Carpenter Cemetery - Graveyard Hill off Walker Pike
Submitted by: Gerald Tudor
Graveyard Hill off Walker Pike
Compiled by Gerald Tudor

     There is some history concerning the people buried in this quaint little graveyard.
     The earliest marked grave appears to be that of Zophar Carpenter (6 Feb.  1798 age 65), a native of Westchester Co., New York, who came in about 1753 to that part of Augusta Co., Virginia that became Botetourt County.  Zophar was a veteran of the French and Indian Wars and a Revolutionary War Patriot by his supplying wheat and beef for the cause.  Mary his wife (14 Aug. 1832 age 97) is inscribed on the same marker which no doubt replaced an earlier one for Zophar. Zophar came to Madison County in about 1790 as he first appears on the Tax List for the year 1791.  His 300 acres comes in part from the McKinzie Survey and that part traded to John Boyle that included the cemetery location.  Part of the homestead remains in the family as of 2001.
   Rufus Carpenter, son of Zophar (25 Nov.  1778-19 Mar.  1846) Rufus was born in Botetourt Co., VA.  He was a Veteran of the War of 1812, serving in Faulkner's and Richardson's Regiment in Canada.  Rachel Alexander Reid, his wife (17 Aug.  1788 Greenville District or County, SC - 29 May 1871).  Rachel was the youngest child of John and Elizabeth Reid married in about 1773 County Down, Ireland.  The Reid family came to Savanna, Georgia at the start of the Revolutionary War.  They immediately moved inland to the Greenville District of South Carolina near Kings Mountain.  Here John Reid served in Sumter's Brigade, Wade Hampton's First Regiment State Troops as a Captain.  He moved to Garrard Co.  after 1792 and is no doubt buried in the Carpenter Cemetery as is his wife although there is no known marker for John. Richmond
Kirkendall, son-in-law to John Reid, testifies in his deposition for Rachel Carpenter's application re: John Reid's service, that he witnessed both the burial of John and his wife.  Elizabeth L. Reid (3 Jul.  1835 age 87).
   Isaac Ambrose Ross (abt.1776 Culpeper Co., VA-25 Dec.  1821) Revolutionary War Soldier serving with Kentucky Militias as well as the Virginia Line.  A D.A.R. marker was placed upon his large flat stone in 1993 when Ross descendants gathered for a dedication.  His wife, Elizabeth Gordon (13 Dec.  1844 age 75) has a large flat stone adjacent to that of her husband's.
   Yantis Middleton (no dates) Military Marker Co.  B 3rd KY Inf. Union, Civil War Veteran. Yantis' marker lies flat on the ground misplaced from its original space and is badly deteriorated.  His wife, Elizabeth Holmes (14 Dec.  1816-26 Aug. 1855), a daughter Emeriller (17 Dec.  1844-28 Jan.  1845), a daughter Emmeline (10 Jun.  1846-18 Jun. 1846).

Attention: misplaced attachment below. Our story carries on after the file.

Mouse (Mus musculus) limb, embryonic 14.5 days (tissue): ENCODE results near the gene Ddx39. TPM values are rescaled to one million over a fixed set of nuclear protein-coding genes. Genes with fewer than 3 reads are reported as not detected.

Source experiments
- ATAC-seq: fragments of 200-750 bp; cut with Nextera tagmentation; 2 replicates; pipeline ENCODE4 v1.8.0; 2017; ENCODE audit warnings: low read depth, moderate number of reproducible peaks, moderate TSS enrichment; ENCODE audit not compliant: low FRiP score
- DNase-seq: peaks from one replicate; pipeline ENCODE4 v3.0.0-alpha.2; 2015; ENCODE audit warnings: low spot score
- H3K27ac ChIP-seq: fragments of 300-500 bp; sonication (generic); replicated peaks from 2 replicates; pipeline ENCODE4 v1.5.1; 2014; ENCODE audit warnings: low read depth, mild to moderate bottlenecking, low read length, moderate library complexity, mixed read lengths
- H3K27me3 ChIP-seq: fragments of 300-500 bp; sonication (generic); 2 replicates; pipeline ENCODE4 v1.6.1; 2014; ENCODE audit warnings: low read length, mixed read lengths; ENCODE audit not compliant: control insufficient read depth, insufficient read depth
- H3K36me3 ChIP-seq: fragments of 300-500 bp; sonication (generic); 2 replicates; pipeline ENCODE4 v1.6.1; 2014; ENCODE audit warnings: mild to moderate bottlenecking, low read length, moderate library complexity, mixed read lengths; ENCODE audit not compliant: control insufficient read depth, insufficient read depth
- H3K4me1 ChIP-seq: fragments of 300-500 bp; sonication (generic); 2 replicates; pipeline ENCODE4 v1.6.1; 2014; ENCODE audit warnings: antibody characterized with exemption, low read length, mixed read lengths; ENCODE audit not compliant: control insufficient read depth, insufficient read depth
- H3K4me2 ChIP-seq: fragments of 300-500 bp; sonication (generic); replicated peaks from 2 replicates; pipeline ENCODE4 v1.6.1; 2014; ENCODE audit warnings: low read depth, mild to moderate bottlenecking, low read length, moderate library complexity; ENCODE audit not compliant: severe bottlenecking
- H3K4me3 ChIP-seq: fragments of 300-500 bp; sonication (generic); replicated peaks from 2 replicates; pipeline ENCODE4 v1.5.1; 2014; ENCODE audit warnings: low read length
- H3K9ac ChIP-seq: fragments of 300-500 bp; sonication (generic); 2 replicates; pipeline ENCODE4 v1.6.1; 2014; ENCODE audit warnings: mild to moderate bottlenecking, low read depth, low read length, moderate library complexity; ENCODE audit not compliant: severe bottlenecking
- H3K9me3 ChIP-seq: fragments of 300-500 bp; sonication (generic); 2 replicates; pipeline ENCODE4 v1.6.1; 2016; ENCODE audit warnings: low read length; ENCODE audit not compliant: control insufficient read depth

Isaac Holmes (22 Dec.  1856 age 60) Veteran of the War of 1812 serving in Faulkner's Regiment).
   Infant Reid (born and died 25 Jan.  1840).  son of Andrew and LuvicyAndrew, son of Andrew and Catherine Laywell ReidLuvicy (Levisa), dau.  of Robert and Mary Elizabeth Ross Carpenter.


   George W. Carpenter (25 Jun. 1820-15 Sep.  1840) Oral history reports his death as a result of a swing accident.  He is possibly a son of Rufus and Rachel for the memory to carry down.  Their generations remained on the homestead.
   Barton W. Carpenter (2 Oct.  1810-14 Mar.  1835)
   Isabell Carpenter (12 Jun.  1839 age 31)
   Barton Carpenter (20 Mar.  1839 age 2 yrs.  2 mos.  2 days.
   Robert H. Carpenter (5 Apr.  1809-17 Jan 1823) possible son of Rufus and Rachel.  Of the three sons of Zophar, Zenith and Robert had sons named Robert.
     (The name Barton appears twice.  Robert and Mary Elizabeth Ross Carpenter had a son, Barton who lived to have descendants. Barton W. may have been named for the early Barton W. Stone, noted minister at Cane Ridge in Bourbon Co., KY where hundreds came for camp meetings).  There are other names attributed to this cemetery, but there is no proof that they were ever there.  Several are buried out of state and some are just pure guess work on the surveyor's part.  Many field stone markers exist as well as sunken graves without markers.  There was an instance of a marker being carried away to make a door step.  This party was forced to return the marker to the cemetery.  Today, most of the markers are up-right and well preserved with very legible inscriptions.  A few are displaced and need to be restored.
     Three Revolutionary War patriots are interred here as well as two War of 1812 veterans and one of the Civil War.